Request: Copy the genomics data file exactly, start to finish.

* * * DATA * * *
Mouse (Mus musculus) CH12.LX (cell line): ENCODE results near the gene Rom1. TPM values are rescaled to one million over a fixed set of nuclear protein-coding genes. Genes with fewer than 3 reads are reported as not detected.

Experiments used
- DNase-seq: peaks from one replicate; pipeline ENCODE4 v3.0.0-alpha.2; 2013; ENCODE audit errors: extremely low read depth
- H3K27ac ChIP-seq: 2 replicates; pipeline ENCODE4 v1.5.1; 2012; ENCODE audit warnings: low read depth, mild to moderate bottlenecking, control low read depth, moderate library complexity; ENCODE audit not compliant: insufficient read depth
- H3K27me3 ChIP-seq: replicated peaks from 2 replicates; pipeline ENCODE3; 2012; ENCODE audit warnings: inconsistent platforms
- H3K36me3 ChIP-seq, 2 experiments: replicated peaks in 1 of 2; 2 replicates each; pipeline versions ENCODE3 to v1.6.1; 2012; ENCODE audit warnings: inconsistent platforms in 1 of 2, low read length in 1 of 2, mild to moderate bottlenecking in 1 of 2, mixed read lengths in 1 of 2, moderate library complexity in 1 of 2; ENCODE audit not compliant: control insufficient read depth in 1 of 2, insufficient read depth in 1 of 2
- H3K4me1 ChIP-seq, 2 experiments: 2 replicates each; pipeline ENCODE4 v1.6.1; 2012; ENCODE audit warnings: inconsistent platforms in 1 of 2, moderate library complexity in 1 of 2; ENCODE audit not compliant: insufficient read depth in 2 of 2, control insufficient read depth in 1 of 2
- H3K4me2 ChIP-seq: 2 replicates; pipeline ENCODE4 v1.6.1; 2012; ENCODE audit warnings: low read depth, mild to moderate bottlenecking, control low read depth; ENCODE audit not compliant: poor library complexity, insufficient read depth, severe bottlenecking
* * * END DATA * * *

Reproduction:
Mouse (Mus musculus) CH12.LX (cell line): ENCODE results near the gene Rom1. TPM values are rescaled to one million over a fixed set of nuclear protein-coding genes. Genes with fewer than 3 reads are reported as not detected.

Experiments used
- DNase-seq: peaks from one replicate; pipeline ENCODE4 v3.0.0-alpha.2; 2013; ENCODE audit errors: extremely low read depth
- H3K27ac ChIP-seq: 2 replicates; pipeline ENCODE4 v1.5.1; 2012; ENCODE audit warnings: low read depth, mild to moderate bottlenecking, control low read depth, moderate library complexity; ENCODE audit not compliant: insufficient read depth
- H3K27me3 ChIP-seq: replicated peaks from 2 replicates; pipeline ENCODE3; 2012; ENCODE audit warnings: inconsistent platforms
- H3K36me3 ChIP-seq, 2 experiments: replicated peaks in 1 of 2; 2 replicates each; pipeline versions ENCODE3 to v1.6.1; 2012; ENCODE audit warnings: inconsistent platforms in 1 of 2, low read length in 1 of 2, mild to moderate bottlenecking in 1 of 2, mixed read lengths in 1 of 2, moderate library complexity in 1 of 2; ENCODE audit not compliant: control insufficient read depth in 1 of 2, insufficient read depth in 1 of 2
- H3K4me1 ChIP-seq, 2 experiments: 2 replicates each; pipeline ENCODE4 v1.6.1; 2012; ENCODE audit warnings: inconsistent platforms in 1 of 2, moderate library complexity in 1 of 2; ENCODE audit not compliant: insufficient read depth in 2 of 2, control insufficient read depth in 1 of 2
- H3K4me2 ChIP-seq: 2 replicates; pipeline ENCODE4 v1.6.1; 2012; ENCODE audit warnings: low read depth, mild to moderate bottlenecking, control low read depth; ENCODE audit not compliant: poor library complexity, insufficient read depth, severe bottlenecking